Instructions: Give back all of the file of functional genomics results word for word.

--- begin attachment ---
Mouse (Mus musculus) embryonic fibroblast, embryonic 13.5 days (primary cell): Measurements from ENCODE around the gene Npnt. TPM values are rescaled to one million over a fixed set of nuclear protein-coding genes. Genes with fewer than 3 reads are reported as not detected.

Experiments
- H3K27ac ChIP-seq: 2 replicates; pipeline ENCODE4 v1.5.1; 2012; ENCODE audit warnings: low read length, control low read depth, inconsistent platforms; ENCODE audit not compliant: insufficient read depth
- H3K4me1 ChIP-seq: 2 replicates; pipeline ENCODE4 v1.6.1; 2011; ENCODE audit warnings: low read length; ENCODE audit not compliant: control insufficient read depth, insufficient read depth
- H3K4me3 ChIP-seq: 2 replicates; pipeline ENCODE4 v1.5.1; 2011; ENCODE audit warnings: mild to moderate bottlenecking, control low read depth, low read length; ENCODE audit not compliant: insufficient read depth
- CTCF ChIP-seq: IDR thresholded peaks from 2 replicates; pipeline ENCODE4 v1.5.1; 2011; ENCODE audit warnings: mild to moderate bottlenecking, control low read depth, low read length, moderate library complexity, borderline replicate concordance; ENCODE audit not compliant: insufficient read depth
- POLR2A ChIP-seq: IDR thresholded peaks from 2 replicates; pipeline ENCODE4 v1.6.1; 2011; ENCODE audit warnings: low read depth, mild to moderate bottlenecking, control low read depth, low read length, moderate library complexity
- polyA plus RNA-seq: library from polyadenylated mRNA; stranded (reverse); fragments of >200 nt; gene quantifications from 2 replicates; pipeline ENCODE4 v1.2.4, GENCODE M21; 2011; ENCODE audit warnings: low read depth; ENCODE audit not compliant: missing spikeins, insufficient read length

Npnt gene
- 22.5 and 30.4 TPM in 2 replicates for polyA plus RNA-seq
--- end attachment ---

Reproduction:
Mouse (Mus musculus) embryonic fibroblast, embryonic 13.5 days (primary cell): Measurements from ENCODE around the gene Npnt. TPM values are rescaled to one million over a fixed set of nuclear protein-coding genes. Genes with fewer than 3 reads are reported as not detected.

Experiments
- H3K27ac ChIP-seq: 2 replicates; pipeline ENCODE4 v1.5.1; 2012; ENCODE audit warnings: low read length, control low read depth, inconsistent platforms; ENCODE audit not compliant: insufficient read depth
- H3K4me1 ChIP-seq: 2 replicates; pipeline ENCODE4 v1.6.1; 2011; ENCODE audit warnings: low read length; ENCODE audit not compliant: control insufficient read depth, insufficient read depth
- H3K4me3 ChIP-seq: 2 replicates; pipeline ENCODE4 v1.5.1; 2011; ENCODE audit warnings: mild to moderate bottlenecking, control low read depth, low read length; ENCODE audit not compliant: insufficient read depth
- CTCF ChIP-seq: IDR thresholded peaks from 2 replicates; pipeline ENCODE4 v1.5.1; 2011; ENCODE audit warnings: mild to moderate bottlenecking, control low read depth, low read length, moderate library complexity, borderline replicate concordance; ENCODE audit not compliant: insufficient read depth
- POLR2A ChIP-seq: IDR thresholded peaks from 2 replicates; pipeline ENCODE4 v1.6.1; 2011; ENCODE audit warnings: low read depth, mild to moderate bottlenecking, control low read depth, low read length, moderate library complexity
- polyA plus RNA-seq: library from polyadenylated mRNA; stranded (reverse); fragments of >200 nt; gene quantifications from 2 replicates; pipeline ENCODE4 v1.2.4, GENCODE M21; 2011; ENCODE audit warnings: low read depth; ENCODE audit not compliant: missing spikeins, insufficient read length

Npnt gene
- 22.5 and 30.4 TPM in 2 replicates for polyA plus RNA-seq